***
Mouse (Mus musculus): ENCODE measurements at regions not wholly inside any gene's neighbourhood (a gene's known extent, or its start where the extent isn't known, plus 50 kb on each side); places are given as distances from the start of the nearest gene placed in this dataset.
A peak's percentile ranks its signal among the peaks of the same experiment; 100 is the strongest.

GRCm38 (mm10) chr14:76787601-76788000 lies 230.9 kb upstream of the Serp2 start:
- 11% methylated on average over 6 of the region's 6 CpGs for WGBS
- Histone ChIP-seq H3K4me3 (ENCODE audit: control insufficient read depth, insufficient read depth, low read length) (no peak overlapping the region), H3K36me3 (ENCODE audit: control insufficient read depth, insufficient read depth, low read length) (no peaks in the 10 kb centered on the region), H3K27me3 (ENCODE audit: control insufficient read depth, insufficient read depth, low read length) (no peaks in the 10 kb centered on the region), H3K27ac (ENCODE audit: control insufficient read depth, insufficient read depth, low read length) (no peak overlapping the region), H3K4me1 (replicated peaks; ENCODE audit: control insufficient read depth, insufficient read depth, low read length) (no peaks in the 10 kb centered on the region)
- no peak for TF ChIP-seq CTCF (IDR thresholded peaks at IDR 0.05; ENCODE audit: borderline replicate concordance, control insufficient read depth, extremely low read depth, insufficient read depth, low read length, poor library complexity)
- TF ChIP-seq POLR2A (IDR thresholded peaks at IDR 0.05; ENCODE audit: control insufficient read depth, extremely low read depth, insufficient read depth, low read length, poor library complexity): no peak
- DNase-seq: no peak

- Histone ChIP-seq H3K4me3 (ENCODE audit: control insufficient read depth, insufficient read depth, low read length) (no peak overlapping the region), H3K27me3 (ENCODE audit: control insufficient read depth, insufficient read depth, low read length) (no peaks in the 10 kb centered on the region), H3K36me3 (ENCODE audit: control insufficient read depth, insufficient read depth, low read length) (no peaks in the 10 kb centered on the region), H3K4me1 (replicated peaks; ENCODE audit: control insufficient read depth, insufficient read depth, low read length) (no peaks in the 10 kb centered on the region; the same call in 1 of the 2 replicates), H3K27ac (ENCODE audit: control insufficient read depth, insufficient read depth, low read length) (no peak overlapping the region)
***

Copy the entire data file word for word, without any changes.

Mouse (Mus musculus): ENCODE measurements at regions not wholly inside any gene's neighbourhood (a gene's known extent, or its start where the extent isn't known, plus 50 kb on each side); places are given as distances from the start of the nearest gene placed in this dataset.
A peak's percentile ranks its signal among the peaks of the same experiment; 100 is the strongest.

GRCm38 (mm10) chr14:76787601-76788000 lies 230.9 kb upstream of the Serp2 start:
- 11% methylated on average over 6 of the region's 6 CpGs for WGBS
- Histone ChIP-seq H3K4me3 (ENCODE audit: control insufficient read depth, insufficient read depth, low read length) (no peak overlapping the region), H3K36me3 (ENCODE audit: control insufficient read depth, insufficient read depth, low read length) (no peaks in the 10 kb centered on the region), H3K27me3 (ENCODE audit: control insufficient read depth, insufficient read depth, low read length) (no peaks in the 10 kb centered on the region), H3K27ac (ENCODE audit: control insufficient read depth, insufficient read depth, low read length) (no peak overlapping the region), H3K4me1 (replicated peaks; ENCODE audit: control insufficient read depth, insufficient read depth, low read length) (no peaks in the 10 kb centered on the region)
- no peak for TF ChIP-seq CTCF (IDR thresholded peaks at IDR 0.05; ENCODE audit: borderline replicate concordance, control insufficient read depth, extremely low read depth, insufficient read depth, low read length, poor library complexity)
- TF ChIP-seq POLR2A (IDR thresholded peaks at IDR 0.05; ENCODE audit: control insufficient read depth, extremely low read depth, insufficient read depth, low read length, poor library complexity): no peak
- DNase-seq: no peak

- Histone ChIP-seq H3K4me3 (ENCODE audit: control insufficient read depth, insufficient read depth, low read length) (no peak overlapping the region), H3K27me3 (ENCODE audit: control insufficient read depth, insufficient read depth, low read length) (no peaks in the 10 kb centered on the region), H3K36me3 (ENCODE audit: control insufficient read depth, insufficient read depth, low read length) (no peaks in the 10 kb centered on the region), H3K4me1 (replicated peaks; ENCODE audit: control insufficient read depth, insufficient read depth, low read length) (no peaks in the 10 kb centered on the region; the same call in 1 of the 2 replicates), H3K27ac (ENCODE audit: control insufficient read depth, insufficient read depth, low read length) (no peak overlapping the region)